“To lower your cholesterol, exercise and eat foods low in saturated fat.”
How many times have you heard that advice? We’ve all heard that a steady diet of greasy, fatty foods won’t only expand your waistline, but they’ll clog your arteries with cholesterol. But have you ever heard that how much sugar you eat can also affect your cholesterol levels? It’s true. Sugar can affect your triglycerides, the forgotten fat.
Most of us know by now that there are two types of cholesterol: HDL, or good cholesterol, and LDL, or bad cholesterol. In general, the higher your HDL and lower your LDL, the better. However, our blood contains another fat, called triglycerides. Also known as “trigs,” these fats are stored in your fat cells to give you energy between meals. A normal level is 150 mg/DL or less; anything over 200 mg/DL is considered high.
According to the American Heart Association, nearly one third of adults have very high triglyceride levels, meaning that their readings are 500 mg/DL or higher. When trigs are this high, they can lead to heart disease, including atherosclerosis or hardening of the arteries, as well as metabolic syndrome. Left untreated, these conditions can lead to heart attack or stroke.
What make trigs different from regular cholesterol, though, is that they aren’t always increased by eating fatty foods. In fact, trigs are more commonly affected by how much sugar you eat.
Too Much Sugar, Too Many Calories
According to the American Medical Association, most Americans eat two to three times as much added sugar as they should each day. In fact, among those they studied, those who ate the most sugar consumed as much as the equivalent of 46 teaspoons of added sugar per day — almost eight times the recommended amount. Those people also had the highest levels of bad cholesterol and triglycerides, and subsequently the greatest risk of heart disease.
The key distinction to point out is the term “added sugar.” Almost every food we eat has a certain amount of naturally occurring sugar, but most food labels do not distinguish between naturally occurring sugar and added sugar. Most food labels also do not use the blanket term “sugar,” instead using words like fructose, sucrose, dextrose and cane syrup to denote the added sugar. As a result, consumers may be misled into believing that they are consuming less sugar than they actually are.
It’s important to note that naturally occurring sugars, such as those found in fruits and dairy products, do not generally count toward your ideal daily sugar consumption. It’s the refined, simple sugars that are found in processed foods and carbonated drinks that are of the greatest cause of concern.
This is because doctors recommend that most adults consume fewer than 150 calories (six teaspoons) of added sugar per day, or about the amount contained in the average can of cola. Consuming more sugar each day contributes to excess caloric intake and increases the glucose levels in the blood. When the blood contains too much glucose, the pancreas has to create more insulin to process it, and the blood stores the excess calories as fat. The liver also works to remove the excess sugar from the blood — by turning it into triglycerides that are stored as fat cells.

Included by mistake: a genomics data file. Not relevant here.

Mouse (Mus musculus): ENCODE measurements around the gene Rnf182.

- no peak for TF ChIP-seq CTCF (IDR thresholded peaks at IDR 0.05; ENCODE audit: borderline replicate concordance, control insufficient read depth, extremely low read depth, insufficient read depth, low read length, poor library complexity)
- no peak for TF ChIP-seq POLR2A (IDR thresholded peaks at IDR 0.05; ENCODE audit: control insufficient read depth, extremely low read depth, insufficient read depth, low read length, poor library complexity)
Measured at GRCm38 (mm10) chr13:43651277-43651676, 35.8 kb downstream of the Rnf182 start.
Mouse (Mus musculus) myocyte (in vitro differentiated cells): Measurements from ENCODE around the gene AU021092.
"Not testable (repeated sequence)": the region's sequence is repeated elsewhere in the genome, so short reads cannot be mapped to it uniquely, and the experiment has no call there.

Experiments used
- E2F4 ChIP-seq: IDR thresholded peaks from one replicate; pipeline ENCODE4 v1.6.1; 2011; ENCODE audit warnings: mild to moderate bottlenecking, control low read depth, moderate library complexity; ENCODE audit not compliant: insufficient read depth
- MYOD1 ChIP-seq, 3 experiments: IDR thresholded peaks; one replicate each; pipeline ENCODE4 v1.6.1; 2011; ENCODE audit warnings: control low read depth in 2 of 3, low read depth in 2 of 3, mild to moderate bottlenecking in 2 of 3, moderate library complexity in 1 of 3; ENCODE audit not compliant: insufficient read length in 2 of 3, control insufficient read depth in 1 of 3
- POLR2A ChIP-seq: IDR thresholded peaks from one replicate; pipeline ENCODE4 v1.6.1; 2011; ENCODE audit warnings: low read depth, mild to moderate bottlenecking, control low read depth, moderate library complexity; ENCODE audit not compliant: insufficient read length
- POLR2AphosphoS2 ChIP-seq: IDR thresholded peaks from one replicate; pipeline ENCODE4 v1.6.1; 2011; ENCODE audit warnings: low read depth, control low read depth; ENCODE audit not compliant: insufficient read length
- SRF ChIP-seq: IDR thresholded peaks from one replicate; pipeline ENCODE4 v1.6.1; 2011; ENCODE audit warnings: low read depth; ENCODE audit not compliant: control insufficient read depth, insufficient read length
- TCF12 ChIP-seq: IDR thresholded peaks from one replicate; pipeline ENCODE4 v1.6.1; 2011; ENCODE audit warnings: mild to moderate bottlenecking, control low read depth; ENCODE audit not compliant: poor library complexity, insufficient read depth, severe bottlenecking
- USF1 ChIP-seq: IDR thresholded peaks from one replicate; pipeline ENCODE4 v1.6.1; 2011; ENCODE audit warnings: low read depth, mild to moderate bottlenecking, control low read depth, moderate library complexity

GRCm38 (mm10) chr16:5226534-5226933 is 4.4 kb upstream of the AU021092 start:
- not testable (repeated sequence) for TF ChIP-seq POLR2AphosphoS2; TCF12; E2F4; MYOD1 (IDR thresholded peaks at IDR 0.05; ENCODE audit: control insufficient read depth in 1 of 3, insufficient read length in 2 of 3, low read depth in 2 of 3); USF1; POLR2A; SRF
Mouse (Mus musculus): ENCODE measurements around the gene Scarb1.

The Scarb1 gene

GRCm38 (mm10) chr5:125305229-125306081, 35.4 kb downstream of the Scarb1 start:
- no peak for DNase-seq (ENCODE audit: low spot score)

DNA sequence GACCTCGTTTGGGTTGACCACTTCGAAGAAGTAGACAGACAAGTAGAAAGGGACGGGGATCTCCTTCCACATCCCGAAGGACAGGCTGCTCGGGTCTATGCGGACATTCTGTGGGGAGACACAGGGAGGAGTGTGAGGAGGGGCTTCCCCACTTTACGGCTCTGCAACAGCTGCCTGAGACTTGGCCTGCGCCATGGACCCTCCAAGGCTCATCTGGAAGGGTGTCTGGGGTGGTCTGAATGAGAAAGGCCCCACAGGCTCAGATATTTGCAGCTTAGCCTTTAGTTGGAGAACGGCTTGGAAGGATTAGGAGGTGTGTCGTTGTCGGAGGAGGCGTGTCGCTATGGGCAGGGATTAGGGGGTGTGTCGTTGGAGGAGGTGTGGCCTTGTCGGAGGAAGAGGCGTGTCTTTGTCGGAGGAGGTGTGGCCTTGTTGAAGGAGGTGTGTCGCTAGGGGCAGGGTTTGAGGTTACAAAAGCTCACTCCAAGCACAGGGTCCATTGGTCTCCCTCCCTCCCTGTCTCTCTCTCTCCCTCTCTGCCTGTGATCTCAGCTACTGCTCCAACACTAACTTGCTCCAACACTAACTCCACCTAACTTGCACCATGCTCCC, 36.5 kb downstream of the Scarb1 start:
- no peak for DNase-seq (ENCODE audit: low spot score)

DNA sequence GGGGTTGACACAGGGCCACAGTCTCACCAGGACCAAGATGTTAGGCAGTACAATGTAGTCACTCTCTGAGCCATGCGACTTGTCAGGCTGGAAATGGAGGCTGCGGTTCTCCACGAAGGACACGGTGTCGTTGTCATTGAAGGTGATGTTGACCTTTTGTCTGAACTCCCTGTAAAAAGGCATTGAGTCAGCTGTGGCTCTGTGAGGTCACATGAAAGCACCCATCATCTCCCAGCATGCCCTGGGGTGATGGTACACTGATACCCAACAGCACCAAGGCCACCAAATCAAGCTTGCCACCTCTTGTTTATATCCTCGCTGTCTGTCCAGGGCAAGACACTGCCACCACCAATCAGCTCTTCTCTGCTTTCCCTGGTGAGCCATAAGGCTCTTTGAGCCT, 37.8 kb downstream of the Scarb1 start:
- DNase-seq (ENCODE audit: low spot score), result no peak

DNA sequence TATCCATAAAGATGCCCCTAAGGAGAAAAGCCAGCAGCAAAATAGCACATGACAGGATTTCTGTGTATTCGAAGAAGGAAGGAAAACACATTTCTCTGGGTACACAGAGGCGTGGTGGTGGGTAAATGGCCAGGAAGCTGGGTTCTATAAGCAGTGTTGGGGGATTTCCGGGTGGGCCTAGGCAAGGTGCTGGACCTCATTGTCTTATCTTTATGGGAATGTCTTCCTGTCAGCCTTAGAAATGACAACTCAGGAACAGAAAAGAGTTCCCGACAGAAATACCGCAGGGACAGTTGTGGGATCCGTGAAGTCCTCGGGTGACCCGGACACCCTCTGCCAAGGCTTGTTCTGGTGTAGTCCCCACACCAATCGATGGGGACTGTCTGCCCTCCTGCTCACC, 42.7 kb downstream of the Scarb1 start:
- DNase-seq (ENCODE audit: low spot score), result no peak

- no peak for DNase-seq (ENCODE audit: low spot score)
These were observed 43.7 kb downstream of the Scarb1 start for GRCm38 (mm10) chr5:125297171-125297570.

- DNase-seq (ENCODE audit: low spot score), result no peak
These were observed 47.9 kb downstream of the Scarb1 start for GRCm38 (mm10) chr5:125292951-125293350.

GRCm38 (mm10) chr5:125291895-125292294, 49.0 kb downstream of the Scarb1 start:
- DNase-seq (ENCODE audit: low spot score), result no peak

Limiting added sugars to 100 calories per day or less for women, 150 for men
Reducing or eliminating sugary beverages from the diet, including soft drinks and flavored or sweetened coffee and tea
Limiting fruits that are high in fructose to 50 to 100 grams per day
Reducing or eliminating processed foots
Exercising at moderate intensity for at least 30 minutes five days per week; regular exercise can lower trigs up to 30 percent
Taking an omega-3 supplement daily
Limiting alcohol consumption to one drink per day for women, two for men. The liver processes most of the sugars in alcohol into triglycerides
While cutting added sugar is an important step toward maintaining a healthy triglyceride level, be leery of any expert who recommends cutting out all sugar completely, including the naturally occurring sugars in grains, fruit and dairy products. Your body needs some sugar to survive and going “cold turkey” on sugar is likely to negatively effect on your mood and overall well-being. When you cut out sugar completely, you might find that your blood glucose levels dip to unhealthy levels, causing a “crash” that leads to low energy, headaches and potentially a bad mood.
You’re better off to commit to reducing your added sugars to within the healthy range and focusing on an overall healthy diet of fresh produce, lean meats and dairy. Remember that anything in moderation is okay — an occasional ice cream cone on a hot summer night or a slice of birthday cake at a party probably won’t do lasting harm to your trig levels. As long as your habits are healthy most of the time, and you don’t overindulge in sugar, you won’t be surprised by the “forgotten fat” wreaking havoc on your health.